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Has State Delivered Final Nail to Coffin of WA Coal Terminal?


Wednesday, September 27, 2017   

LONGVIEW, Wash. - A proposal for what would be the largest coal-export terminal in North America might have sunk on Tuesday.

A coalition of community, tribal and business leaders is hailing the Washington Department of Ecology's decision to deny a water-quality permit to developers of the Millennium Bulk Terminal, which was slated to be built in Longview.

Earthjustice staff attorney Jan Hasselman said the director of the agency focused on nine adverse impacts found in an environmental review of the project, including oil spills.

"That ranged from increased cancer risk for nearby residents to environmental justice impacts to risk of train accidents and excessive train traffic," he said.

The Ecology Department said it considered these factors unavoidable. The Millennium Bulk Terminal would have shipped up to 44 million tons of coal a year to Asian markets, the pollution equivalent of adding 8 million cars to the road.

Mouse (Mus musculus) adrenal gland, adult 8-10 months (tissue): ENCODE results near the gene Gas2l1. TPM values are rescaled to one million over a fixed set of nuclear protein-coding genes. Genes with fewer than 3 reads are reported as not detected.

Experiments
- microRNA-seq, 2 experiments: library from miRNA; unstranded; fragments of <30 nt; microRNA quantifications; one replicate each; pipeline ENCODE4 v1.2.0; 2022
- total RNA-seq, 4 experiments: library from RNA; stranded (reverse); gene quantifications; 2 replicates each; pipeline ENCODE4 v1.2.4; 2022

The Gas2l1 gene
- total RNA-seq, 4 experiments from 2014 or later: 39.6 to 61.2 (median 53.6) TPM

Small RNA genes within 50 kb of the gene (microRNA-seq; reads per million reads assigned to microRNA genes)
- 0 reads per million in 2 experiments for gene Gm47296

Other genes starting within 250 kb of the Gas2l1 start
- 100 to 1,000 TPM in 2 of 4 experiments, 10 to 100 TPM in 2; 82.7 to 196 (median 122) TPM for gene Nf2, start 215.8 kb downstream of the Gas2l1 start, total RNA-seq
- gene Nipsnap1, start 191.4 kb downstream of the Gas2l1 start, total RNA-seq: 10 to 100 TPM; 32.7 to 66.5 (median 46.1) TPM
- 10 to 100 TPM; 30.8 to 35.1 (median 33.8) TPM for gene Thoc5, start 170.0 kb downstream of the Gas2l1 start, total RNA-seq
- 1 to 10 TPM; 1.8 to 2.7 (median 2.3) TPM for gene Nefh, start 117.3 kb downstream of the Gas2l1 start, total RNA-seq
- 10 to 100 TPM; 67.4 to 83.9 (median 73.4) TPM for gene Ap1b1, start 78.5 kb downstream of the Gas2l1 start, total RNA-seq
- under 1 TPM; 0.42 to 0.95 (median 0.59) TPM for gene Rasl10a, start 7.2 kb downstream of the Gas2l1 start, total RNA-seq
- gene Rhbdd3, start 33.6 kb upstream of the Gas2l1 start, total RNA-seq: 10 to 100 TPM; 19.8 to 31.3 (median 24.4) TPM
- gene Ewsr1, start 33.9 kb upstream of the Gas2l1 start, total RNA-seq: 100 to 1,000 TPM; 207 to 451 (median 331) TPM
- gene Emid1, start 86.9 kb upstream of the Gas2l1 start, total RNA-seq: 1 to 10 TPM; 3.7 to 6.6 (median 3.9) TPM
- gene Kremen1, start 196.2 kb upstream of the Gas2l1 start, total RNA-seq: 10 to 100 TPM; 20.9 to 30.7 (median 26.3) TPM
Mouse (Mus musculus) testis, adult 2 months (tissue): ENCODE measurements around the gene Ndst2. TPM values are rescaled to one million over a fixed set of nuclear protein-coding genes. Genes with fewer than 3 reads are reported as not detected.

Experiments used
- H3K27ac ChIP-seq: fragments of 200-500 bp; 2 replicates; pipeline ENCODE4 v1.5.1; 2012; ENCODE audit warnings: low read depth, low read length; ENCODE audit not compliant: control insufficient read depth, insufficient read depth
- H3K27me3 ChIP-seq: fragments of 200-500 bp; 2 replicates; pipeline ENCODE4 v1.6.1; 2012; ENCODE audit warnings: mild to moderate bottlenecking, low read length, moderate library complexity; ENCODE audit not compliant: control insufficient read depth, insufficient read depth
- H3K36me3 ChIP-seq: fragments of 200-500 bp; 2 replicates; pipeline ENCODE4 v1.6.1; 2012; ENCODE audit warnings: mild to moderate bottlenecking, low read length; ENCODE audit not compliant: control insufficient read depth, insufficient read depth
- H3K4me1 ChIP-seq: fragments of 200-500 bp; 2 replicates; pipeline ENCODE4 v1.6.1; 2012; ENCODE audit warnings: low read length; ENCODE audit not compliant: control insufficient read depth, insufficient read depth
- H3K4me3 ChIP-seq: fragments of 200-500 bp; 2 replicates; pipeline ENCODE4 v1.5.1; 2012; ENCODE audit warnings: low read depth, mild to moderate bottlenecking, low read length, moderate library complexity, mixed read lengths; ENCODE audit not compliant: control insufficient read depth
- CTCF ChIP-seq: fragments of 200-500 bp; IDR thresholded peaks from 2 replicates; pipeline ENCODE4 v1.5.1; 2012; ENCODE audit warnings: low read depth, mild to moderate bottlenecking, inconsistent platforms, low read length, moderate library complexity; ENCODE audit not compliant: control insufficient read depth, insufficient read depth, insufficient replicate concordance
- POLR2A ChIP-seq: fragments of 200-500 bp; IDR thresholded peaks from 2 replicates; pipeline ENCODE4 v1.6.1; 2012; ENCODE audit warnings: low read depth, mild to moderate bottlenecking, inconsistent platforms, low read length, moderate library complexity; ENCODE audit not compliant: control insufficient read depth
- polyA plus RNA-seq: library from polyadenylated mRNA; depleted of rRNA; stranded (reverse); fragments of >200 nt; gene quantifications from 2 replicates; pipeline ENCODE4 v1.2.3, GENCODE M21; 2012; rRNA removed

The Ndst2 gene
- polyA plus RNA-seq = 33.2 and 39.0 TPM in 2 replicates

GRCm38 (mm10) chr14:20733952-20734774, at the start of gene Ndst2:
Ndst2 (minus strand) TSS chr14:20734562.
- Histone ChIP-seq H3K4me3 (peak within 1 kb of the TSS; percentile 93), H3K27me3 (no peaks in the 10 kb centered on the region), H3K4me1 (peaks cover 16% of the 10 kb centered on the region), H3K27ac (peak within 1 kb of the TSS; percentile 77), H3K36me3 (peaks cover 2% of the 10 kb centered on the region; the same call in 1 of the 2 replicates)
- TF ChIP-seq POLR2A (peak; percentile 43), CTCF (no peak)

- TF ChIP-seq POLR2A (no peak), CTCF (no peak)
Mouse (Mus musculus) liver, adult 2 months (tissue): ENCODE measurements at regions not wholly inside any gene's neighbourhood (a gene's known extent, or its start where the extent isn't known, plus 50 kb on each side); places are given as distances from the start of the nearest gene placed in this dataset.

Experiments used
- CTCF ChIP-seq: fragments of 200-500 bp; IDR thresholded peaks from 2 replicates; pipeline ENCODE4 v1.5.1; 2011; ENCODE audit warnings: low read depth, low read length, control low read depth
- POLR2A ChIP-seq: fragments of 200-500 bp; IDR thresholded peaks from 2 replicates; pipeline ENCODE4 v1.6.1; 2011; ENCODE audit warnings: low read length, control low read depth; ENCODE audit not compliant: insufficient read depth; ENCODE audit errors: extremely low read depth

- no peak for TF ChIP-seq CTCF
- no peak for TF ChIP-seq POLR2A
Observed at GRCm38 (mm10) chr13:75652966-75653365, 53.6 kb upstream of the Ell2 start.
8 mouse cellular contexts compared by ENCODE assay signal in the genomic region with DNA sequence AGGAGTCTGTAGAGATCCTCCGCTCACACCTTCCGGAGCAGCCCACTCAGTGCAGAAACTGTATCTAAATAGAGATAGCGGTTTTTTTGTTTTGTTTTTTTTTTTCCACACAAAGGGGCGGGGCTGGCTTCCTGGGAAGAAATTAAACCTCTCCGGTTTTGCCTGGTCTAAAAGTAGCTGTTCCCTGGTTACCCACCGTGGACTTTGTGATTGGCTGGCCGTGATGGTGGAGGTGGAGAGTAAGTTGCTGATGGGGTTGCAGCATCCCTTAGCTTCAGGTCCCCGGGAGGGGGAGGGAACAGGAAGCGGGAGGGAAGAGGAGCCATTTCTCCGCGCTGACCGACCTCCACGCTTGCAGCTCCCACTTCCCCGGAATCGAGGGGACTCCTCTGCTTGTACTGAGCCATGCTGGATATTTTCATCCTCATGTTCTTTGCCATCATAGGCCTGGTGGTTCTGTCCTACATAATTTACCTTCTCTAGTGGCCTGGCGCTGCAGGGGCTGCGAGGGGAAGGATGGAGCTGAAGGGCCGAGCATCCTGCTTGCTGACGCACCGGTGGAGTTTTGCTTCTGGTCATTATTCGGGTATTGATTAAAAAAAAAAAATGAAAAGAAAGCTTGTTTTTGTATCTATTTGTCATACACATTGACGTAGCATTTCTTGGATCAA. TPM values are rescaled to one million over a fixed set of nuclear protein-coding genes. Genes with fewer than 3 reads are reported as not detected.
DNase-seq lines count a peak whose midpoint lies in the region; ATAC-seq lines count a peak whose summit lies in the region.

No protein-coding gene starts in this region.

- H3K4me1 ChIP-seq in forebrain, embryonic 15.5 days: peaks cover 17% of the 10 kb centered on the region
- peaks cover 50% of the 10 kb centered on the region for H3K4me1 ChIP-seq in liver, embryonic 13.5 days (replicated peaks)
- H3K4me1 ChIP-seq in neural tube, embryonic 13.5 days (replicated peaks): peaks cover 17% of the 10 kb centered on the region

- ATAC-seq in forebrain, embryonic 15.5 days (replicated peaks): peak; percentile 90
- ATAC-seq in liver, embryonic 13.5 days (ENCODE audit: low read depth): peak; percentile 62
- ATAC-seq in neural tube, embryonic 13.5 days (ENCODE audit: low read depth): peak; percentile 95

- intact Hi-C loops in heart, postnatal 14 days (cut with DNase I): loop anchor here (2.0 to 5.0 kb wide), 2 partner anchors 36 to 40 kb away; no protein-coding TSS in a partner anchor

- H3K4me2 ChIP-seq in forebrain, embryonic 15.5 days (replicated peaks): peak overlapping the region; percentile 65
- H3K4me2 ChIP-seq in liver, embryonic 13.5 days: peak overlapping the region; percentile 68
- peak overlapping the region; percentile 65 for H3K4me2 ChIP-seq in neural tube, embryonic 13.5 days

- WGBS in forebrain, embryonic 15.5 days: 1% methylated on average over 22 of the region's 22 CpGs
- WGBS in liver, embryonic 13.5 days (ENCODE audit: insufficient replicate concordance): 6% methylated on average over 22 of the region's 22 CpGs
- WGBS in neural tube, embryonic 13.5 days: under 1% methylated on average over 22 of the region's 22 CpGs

Millennium's president and chief executive has said the denial is an economic blow to the Longview area and the company plans to plans to appeal.

According to Hasselman, the people of Washington raised their voices on this project - and that's ultimately what doomed it.

"They spoke through hearings, in hundreds of thousands of comment letters to the regulatory agencies, saying, 'This project is too risky, it's too harmful. Let's turn the page on this 19th-century fuel source and embrace a future without fossil fuels,' " he said.

Earlier this year, the Washington Department of Natural Resources denied the same project a lease necessary to operate on the Columbia River, dealing it another major blow. Millennium sued the agency over that decision and will head to court in October. However, Hasselman said Millennium faces an extreme uphill battle to overturn it.

The Department of Ecology decision is online at

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